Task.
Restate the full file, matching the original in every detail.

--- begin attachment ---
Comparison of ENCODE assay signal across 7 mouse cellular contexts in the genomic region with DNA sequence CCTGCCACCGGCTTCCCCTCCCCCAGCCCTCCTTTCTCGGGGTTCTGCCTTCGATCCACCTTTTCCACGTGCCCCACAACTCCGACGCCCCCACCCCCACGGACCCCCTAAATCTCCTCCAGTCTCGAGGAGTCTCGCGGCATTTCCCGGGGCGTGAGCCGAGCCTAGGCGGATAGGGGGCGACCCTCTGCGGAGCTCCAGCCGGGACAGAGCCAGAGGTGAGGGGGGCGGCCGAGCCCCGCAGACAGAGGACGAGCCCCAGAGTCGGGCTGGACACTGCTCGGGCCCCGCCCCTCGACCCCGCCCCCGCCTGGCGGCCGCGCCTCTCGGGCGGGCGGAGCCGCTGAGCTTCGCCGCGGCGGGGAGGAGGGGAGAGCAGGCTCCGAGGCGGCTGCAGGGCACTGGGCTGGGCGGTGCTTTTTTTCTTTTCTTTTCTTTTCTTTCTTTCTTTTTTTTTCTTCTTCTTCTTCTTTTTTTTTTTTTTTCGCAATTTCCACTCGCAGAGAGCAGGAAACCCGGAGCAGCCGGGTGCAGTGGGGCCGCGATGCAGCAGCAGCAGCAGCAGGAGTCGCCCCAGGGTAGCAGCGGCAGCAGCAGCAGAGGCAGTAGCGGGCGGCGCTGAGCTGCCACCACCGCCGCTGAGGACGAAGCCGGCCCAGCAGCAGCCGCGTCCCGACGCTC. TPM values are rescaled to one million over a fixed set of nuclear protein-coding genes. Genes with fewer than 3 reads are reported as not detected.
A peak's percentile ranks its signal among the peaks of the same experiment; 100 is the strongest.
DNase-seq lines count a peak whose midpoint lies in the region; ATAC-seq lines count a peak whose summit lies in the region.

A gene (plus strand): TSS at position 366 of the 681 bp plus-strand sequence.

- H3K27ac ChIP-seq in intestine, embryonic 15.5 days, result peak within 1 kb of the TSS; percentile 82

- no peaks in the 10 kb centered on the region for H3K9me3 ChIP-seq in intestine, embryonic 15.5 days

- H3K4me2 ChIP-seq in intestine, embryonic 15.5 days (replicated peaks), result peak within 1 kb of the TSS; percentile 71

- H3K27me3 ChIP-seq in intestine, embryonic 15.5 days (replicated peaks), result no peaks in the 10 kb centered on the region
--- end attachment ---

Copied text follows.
Comparison of ENCODE assay signal across 7 mouse cellular contexts in the genomic region with DNA sequence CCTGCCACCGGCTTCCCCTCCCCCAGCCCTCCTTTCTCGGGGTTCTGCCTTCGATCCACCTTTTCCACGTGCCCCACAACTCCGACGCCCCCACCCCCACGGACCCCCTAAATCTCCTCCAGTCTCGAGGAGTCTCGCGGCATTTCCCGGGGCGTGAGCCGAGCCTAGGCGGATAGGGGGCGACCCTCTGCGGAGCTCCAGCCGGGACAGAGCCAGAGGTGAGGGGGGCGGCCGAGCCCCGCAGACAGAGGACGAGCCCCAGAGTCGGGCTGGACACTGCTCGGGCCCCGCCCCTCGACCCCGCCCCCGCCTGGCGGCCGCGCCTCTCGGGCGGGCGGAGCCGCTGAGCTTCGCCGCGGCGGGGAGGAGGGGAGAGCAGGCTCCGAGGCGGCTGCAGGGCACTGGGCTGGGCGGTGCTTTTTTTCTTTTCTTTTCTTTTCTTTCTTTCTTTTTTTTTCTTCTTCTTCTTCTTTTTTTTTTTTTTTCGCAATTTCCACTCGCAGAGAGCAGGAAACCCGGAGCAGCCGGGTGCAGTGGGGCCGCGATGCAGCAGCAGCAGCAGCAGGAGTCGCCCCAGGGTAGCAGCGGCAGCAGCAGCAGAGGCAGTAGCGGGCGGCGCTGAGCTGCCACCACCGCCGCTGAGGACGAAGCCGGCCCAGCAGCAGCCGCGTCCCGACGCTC. TPM values are rescaled to one million over a fixed set of nuclear protein-coding genes. Genes with fewer than 3 reads are reported as not detected.
A peak's percentile ranks its signal among the peaks of the same experiment; 100 is the strongest.
DNase-seq lines count a peak whose midpoint lies in the region; ATAC-seq lines count a peak whose summit lies in the region.

A gene (plus strand): TSS at position 366 of the 681 bp plus-strand sequence.

- H3K27ac ChIP-seq in intestine, embryonic 15.5 days, result peak within 1 kb of the TSS; percentile 82

- no peaks in the 10 kb centered on the region for H3K9me3 ChIP-seq in intestine, embryonic 15.5 days

- H3K4me2 ChIP-seq in intestine, embryonic 15.5 days (replicated peaks), result peak within 1 kb of the TSS; percentile 71

- H3K27me3 ChIP-seq in intestine, embryonic 15.5 days (replicated peaks), result no peaks in the 10 kb centered on the region